A Pleading Psalm
Psalm 6: Lynne McCarthy 1/14/22
Observe: David pours out his heart before the Lord in repentance, aware of God’s rebuke for an unnamed sin. He pleads with God to lighten the chastising and rebuke he possibly needs, yet also knows God is merciful (1-2).In anguish of soul he asks, How long, O Lord, how long? (3), while he acknowledges hesed, God’s unfailing love.
Verses 4-7 continue his weeping and crying out. Though David can scarcely pray, he finds that God is indeed near, and …the Lord accepts my prayer. (9b) so his tears are not in vain. At the end, he knows his enemies will not prevail against him – or against God. (10) There’s some vindication; there is definite assurance.
Interpret: This is both a lament and the first of the Psalter’s six “Penitential Psalms” of repentance. Lament is defined as “to feel loss, sorrow or regret, often expressed in a physical way”, here, through loud weeping. As we learn the Psalms this year, we will read many of his laments, groanings in utter honesty before God.
Heb 12:7 tells us that God chastens out of His love, to show us we are His adopted children. He cares, not because we are perfect, but because He is. David doesn’t know this; the cross is a long way off, so he is not sure of his standing with God. But he does know God is rich in mercy, so he clings to this fact. The strange verse 5, the dead cannot praise God arises from the ancient name for the grave, Sheol. It’s the end (resurrection was not a tenet of the Hebrews’ faith); no praising God from there.
And how do laments end? Except for Psalm 88, with trust, hope and praise for the Lord of all comfort. David’s trust despite his bleak circumstances is the basis not only for his laments, but for all his prayer-poems.
Apply: In our culture, if we have deep sorrow, where do we go? For problems with mental health, perhaps a psychiatrist, a psychologist, a counselor of some sort. If we need to resolve a dilemma, professional counselors might have the wisdom to pierce through the murk. Perhaps we have a wise, insightful friend gifted with the Holy Spirit’s knowledge and wisdom, whom we can trust to keep confidences. But human treatment or help has its limits.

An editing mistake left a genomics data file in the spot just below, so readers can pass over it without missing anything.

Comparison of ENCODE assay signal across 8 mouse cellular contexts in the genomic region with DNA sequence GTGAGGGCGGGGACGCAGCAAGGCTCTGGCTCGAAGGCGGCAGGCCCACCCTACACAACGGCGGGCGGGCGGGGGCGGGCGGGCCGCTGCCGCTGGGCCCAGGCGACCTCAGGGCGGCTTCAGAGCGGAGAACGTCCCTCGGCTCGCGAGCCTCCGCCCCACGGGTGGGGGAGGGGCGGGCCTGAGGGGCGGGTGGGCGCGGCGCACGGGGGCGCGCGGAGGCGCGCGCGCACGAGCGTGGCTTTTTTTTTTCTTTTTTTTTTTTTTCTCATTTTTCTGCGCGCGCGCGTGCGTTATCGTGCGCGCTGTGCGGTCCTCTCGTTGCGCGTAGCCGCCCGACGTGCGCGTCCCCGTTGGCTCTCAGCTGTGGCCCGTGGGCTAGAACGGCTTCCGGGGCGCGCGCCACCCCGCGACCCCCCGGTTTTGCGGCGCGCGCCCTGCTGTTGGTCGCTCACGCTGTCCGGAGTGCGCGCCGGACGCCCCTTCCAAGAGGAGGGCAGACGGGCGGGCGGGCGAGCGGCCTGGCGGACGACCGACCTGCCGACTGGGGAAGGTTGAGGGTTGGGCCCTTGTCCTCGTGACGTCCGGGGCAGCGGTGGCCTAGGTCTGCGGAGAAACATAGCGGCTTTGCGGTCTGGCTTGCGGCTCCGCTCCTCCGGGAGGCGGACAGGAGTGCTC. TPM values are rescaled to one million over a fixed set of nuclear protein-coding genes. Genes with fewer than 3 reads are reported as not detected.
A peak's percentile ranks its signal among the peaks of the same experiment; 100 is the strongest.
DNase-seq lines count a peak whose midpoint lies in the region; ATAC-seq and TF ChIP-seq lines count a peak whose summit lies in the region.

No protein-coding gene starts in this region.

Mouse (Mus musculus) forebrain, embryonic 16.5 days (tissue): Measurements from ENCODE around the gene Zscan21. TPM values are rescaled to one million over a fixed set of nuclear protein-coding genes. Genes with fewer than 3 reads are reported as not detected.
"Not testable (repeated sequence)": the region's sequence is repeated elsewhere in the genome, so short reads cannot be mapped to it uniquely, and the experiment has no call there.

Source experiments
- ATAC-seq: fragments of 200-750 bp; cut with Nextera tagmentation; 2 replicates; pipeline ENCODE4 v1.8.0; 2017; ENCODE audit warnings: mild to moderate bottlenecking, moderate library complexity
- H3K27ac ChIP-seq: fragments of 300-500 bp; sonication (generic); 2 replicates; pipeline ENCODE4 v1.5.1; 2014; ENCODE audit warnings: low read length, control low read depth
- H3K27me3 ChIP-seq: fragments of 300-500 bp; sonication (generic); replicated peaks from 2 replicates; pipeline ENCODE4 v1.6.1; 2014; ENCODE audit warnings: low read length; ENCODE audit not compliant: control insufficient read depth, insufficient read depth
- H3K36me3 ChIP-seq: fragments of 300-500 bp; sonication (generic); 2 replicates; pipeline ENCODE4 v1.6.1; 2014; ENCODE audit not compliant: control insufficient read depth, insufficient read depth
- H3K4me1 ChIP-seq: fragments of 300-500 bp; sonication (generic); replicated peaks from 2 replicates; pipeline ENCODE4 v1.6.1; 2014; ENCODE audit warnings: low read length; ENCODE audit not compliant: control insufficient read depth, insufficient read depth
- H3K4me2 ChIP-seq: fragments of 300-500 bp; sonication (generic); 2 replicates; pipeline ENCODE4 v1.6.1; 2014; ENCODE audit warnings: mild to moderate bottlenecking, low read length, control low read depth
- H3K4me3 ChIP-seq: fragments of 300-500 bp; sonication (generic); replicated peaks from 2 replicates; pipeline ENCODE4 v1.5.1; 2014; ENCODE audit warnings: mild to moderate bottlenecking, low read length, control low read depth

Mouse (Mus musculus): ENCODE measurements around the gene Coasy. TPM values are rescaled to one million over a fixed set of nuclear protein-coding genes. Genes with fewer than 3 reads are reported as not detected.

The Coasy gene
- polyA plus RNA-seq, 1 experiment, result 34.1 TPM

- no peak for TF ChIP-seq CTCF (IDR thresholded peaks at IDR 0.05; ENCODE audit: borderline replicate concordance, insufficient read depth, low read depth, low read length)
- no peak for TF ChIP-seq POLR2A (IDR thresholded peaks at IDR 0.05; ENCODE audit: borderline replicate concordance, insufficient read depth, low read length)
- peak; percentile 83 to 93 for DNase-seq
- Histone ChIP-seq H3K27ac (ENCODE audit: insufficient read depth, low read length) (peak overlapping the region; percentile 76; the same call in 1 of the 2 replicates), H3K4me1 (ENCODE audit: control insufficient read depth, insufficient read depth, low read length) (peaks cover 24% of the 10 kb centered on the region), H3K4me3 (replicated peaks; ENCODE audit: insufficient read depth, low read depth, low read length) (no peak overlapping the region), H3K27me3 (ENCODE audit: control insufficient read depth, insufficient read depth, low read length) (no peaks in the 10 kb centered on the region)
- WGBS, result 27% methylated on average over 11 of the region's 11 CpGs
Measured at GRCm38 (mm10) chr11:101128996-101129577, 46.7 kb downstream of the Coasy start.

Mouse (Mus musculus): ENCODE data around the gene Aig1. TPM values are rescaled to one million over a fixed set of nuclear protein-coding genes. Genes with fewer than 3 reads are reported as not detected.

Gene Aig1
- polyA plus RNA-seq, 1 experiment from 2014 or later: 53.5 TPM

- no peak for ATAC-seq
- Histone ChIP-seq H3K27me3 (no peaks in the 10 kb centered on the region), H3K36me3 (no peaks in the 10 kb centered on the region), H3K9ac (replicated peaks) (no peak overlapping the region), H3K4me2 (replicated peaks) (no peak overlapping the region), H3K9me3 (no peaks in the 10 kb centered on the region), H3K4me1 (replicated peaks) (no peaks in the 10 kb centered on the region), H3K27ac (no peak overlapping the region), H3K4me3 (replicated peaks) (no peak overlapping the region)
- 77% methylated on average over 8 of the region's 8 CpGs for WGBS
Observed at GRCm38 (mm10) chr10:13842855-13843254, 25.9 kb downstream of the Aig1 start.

By now, we should know prayer is our first recourse, though the other means do help. Prayer teams at the 10:30 service pray with us in our struggles (though we can’t do this now). We can request prayer via the church website or the office. The prayer chain is a wonderful means, brothers and sisters committed to praying for these requests. Make good use of them! Small groups or a prayer partner offer other outlets to pray. Every request is confidential, so be encouraged.
Prayer of lament, in whatever circumstance, centres us in God’s merciful love; prayer with others is always a joy to the Lord to receive and answer.
The late Bible teacher, David Pawson, talks about ‘interrogatory prayer’: we ask God questions and know He will answer, not with thunderbolts of revelation but in the way we need. If the psalmist can moan, How long, O Lord? then why can’t we?
We could try memorizing verses (or entire Psalms – starting with a short one!) that have blessed, encouraged or given us a new sense of God’s mercy and love -- no small feat, but we can do it! It would be a good exercise for small groups to make[LM1] the Psalms ours.
Ask: Have I ever let God know how I really feel when I pray? Do I trust Him enough to be honest in my pleadings and yet have deep reverence for Him? Am I patient enough to wait for His answers?
Lord who knew sorrow, send Your Spirit into my prayers so I can be completely honest and true as I come to you. Show me how to pray the Psalms this year!
Sing: Psalm 6: Save Me, Lord - Jason Silver
Light of Life - Sons of Korah
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In 2023, each week's blog is a follow-up reflection written by the preceding Sunday’s preacher to dig deeper into the sermon topic and explore engaging discussion questions.